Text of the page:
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Description de l’éditeur
The New York Times bestselling book about the early development, growth, and exercise of leadership from Pulitzer Prize-winning author Doris Kearns Goodwin “should help us raise our expectations of our national leaders, our country, and ourselves” (The Washington Post).
“After five decades of magisterial output, Doris Kearns Goodwin leads the league of presidential historians” (USA TODAY). In her “inspiring” (The Christian Science Monitor) Leadership, Doris Kearns Goodwin draws upon the four presidents she has studied most closely—Abraham Lincoln, Theodore Roosevelt, Franklin D. Roosevelt, and Lyndon B. Johnson (in civil rights)—to show how they recognized leadership qualities within themselves and were recognized as leaders by others. By looking back to their first entries into public life, we encounter them at a time when their paths were filled with confusion, fear, and hope.
Leadership tells the story of how they all collided with dramatic reversals that disrupted their lives and threatened to shatter forever their ambitions. Nonetheless, they all emerged fitted to confront the contours and dilemmas of their times. At their best, all four were guided by a sense of moral purpose. At moments of great challenge, they were able to summon their talents to enlarge the opportunities and lives of others. Does the leader make the times or do the times make the leader?
“If ever our nation needed a short course on presidential leadership, it is now” (The Seattle Times). This seminal work provides an accessible and essential road map for aspiring and established leaders in every field. In today’s polarized world, these stories of authentic leadership in times of apprehension and fracture take on a singular urgency. “Goodwin’s volume deserves much praise—it is insightful, readable, compelling: Her book arrives just in time” (The Boston Globe).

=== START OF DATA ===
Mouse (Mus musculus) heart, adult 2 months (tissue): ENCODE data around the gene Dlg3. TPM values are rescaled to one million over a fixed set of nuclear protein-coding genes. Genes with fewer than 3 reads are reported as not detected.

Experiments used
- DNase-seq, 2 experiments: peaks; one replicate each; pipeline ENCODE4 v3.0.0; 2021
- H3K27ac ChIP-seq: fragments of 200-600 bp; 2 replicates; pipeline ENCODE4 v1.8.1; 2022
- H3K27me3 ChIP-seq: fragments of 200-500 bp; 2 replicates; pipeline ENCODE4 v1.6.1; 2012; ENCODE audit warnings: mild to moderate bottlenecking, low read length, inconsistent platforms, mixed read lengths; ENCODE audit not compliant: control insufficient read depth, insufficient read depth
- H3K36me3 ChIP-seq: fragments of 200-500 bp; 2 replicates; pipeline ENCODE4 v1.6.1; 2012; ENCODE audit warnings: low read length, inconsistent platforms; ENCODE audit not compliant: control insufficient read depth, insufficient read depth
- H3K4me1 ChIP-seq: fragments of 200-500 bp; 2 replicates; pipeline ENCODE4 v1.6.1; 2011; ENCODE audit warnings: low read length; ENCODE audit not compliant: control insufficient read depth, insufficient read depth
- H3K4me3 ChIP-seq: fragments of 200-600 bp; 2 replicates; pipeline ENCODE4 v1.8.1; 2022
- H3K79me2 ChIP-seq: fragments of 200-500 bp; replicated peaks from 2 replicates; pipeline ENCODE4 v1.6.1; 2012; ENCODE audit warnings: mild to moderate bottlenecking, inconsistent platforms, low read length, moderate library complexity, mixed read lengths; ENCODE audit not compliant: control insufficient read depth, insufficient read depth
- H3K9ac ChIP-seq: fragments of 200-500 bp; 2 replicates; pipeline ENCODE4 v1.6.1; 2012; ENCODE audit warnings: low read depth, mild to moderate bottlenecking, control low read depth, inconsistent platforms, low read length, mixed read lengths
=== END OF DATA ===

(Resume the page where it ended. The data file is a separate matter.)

Goodwin (Team of Rivals) further burnishes her credentials as a popular historian with this thoughtful revisiting of the lives of four presidents to whom she has previously dedicated individual books Abraham Lincoln, Theodore Roosevelt, Franklin D. Roosevelt, and Lyndon Johnson with the aim of obtaining answers to eternal questions about leadership, including what life experiences contribute to it and whether "the times make the leader" or vice versa. She toggles back and forth between her subjects in sections that trace their upbringings and ambitions, the adversities that tested them (such as personal tragedies and crippling illness), and their approach to the major challenges that confronted them as presidents. She notes commonalities each of the four was determined to outwork political opponents as well as differences, for example contrasting Lincoln's impoverished childhood with the privileged upbringing both Roosevelts had. The meat of the book is four chapters, one for each subject, about important episodes in their presidencies, with headings naming elements of their leadership styles ("Acknowledge when failed policies demand a change in direction"; "Don't hit unless you have to, but when you hit, hit hard"). Goodwin does not shy from criticism, especially of Johnson, whom she worked for in the White House and helped with his memoirs; she writes that he stumbled badly on Vietnam. But overall the tone is inspirational, setting forth examples of how to do leadership right.